How to Protect Yourself Against Five Common STDs


Most people know of these STDs, but what are they and is there a cure for them? Here, we look at the five most well-known STDs and how you can safeguard yourself against them.

Genital Warts

Genital warts are caused by the human papilloma virus (HPV), which is a family of over one hundred different types.

While there’s no cure for genital warts and most people will clear the HPV on their own, HPV treatment is available to minimise or eliminate the warts. Genital warts appear and may re-appear around the genitals and anus after infection as a series of patchy or cauliflower bumps. There are no other serious symptoms associated with genital warts.


HIV is, thankfully, less common nowadays due to public awareness. However, it has been included in this list as it is a very serious STD.

HIV attacks the immune system and can be spread through blood contact. The incubation period can range from one to ten years, leading to AIDS, which means the immune system begin to fail. Generally people with AIDS die from other infections caused by common bacteria or viruses because of their compromised immune systems.


Most people clear Hepatitis A and B on their own, especially adults, while Hepatitis C will persist in about 85% of infected people.

Chronic carriers tend to be at risk of liver cancer and other liver problems. There’s no cure for hepatitis as yet but treatment can help a percentage of infected people clear these viruses by supporting their immune systems in fighting the virus.


Genital Herpes is caused by the HSV-2 virus, which leads to small, raised bumps around the genitals that may be painful and itchy but heal over on their own. There’s currently no known cure for this disease though anti-viral drugs can help with healing.


Gonorrhea is a bacteria infection that leads to burning pain for men when urinating or when there is penile discharge. Women tend to be asymptomatic or experience some pelvic pain and discharge. Gonorrhea should be treated with the latest generation antibiotics so as to avoid complication such as epididymitis (sudden scrotal pain) or pelvic inflammation diseases.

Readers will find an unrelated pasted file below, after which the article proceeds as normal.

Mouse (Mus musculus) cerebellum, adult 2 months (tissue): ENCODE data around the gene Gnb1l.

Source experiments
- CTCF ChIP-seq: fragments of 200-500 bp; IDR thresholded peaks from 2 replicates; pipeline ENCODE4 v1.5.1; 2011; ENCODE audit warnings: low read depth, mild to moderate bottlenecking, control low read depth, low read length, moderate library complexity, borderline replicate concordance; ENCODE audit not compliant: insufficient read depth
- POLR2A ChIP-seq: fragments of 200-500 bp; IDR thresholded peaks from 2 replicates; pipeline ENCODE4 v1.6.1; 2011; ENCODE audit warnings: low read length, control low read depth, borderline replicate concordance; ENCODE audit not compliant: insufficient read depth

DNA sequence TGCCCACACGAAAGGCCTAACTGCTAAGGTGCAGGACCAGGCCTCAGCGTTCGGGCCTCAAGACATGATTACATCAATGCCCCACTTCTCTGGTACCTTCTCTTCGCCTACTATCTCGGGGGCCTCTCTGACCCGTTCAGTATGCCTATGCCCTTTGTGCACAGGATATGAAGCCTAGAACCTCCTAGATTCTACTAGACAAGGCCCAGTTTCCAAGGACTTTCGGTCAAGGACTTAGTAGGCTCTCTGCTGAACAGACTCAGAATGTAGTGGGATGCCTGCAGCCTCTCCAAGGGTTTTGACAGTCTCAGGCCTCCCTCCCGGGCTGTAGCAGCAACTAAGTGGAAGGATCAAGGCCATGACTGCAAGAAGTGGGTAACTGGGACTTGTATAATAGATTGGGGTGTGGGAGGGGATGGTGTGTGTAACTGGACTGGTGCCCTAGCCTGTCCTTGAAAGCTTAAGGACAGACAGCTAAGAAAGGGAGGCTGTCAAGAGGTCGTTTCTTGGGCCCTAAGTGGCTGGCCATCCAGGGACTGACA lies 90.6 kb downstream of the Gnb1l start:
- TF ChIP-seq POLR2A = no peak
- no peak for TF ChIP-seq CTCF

Strategies for Protecting Yourself Against STDs:

Abstinence. Abstinence is the best method against STDs. Only have intercourse with partners after a blood test or abstain altogether.

Always use a condom. Never go unprotected. Though condom can reduce your chances of getting infected, remember condoms can’t protect you completely against viruses like the HPV virus that are transmitted through skin-contact, or through bodily fluids such as hepatitis.

Don’t share needles. If you inject drugs, never share needles with others.

Don’t get tattoos or acupuncture treatments from unsterilised parlours. A study by the American Association for the Study of Liver Diseases found that people who had Hepatitis C were three times more likely to have tattoos. If you want to get a tattoo or receive an acupuncture treatment, make sure the parlours has the most stringent sterilising standards.

Don’t get manicures from unsterilised parlours. Manicures may be dangerous when parlours don’t effectively sterilise their equipment. While there are not specific reported causes of transmission, specialists haven’t ruled out the possibility that STDs can be transmitted via manicures. You should talk to the manicurist about their disinfecting procedures for equipment. Opt out if they don’t use autoclave technology, which kills hepatitis and HIV.

Get vaccinated. Where possible, get vaccinated before you travel or as early as you can. Have all your children vaccinated. There’s a vaccine for the most common genital warts, and for Hepatitis A and B.
Don’t share razors or toothbrushes. Bleeding gums and saliva can spread common STDs.